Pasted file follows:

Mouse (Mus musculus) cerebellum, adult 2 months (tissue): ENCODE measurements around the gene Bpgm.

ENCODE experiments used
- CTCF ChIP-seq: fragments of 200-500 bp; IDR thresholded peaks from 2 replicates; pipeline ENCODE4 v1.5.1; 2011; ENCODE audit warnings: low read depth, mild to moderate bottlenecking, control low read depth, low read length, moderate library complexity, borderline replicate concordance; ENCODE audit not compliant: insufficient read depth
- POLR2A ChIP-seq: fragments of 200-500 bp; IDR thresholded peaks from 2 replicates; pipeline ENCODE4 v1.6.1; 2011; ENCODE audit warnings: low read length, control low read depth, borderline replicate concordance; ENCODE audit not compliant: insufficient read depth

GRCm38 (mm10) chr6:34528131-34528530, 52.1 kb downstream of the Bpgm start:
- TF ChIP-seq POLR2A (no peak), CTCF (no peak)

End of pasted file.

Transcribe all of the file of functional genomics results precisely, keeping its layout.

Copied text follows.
Mouse (Mus musculus) cerebellum, adult 2 months (tissue): ENCODE measurements around the gene Bpgm.

ENCODE experiments used
- CTCF ChIP-seq: fragments of 200-500 bp; IDR thresholded peaks from 2 replicates; pipeline ENCODE4 v1.5.1; 2011; ENCODE audit warnings: low read depth, mild to moderate bottlenecking, control low read depth, low read length, moderate library complexity, borderline replicate concordance; ENCODE audit not compliant: insufficient read depth
- POLR2A ChIP-seq: fragments of 200-500 bp; IDR thresholded peaks from 2 replicates; pipeline ENCODE4 v1.6.1; 2011; ENCODE audit warnings: low read length, control low read depth, borderline replicate concordance; ENCODE audit not compliant: insufficient read depth

GRCm38 (mm10) chr6:34528131-34528530, 52.1 kb downstream of the Bpgm start:
- TF ChIP-seq POLR2A (no peak), CTCF (no peak)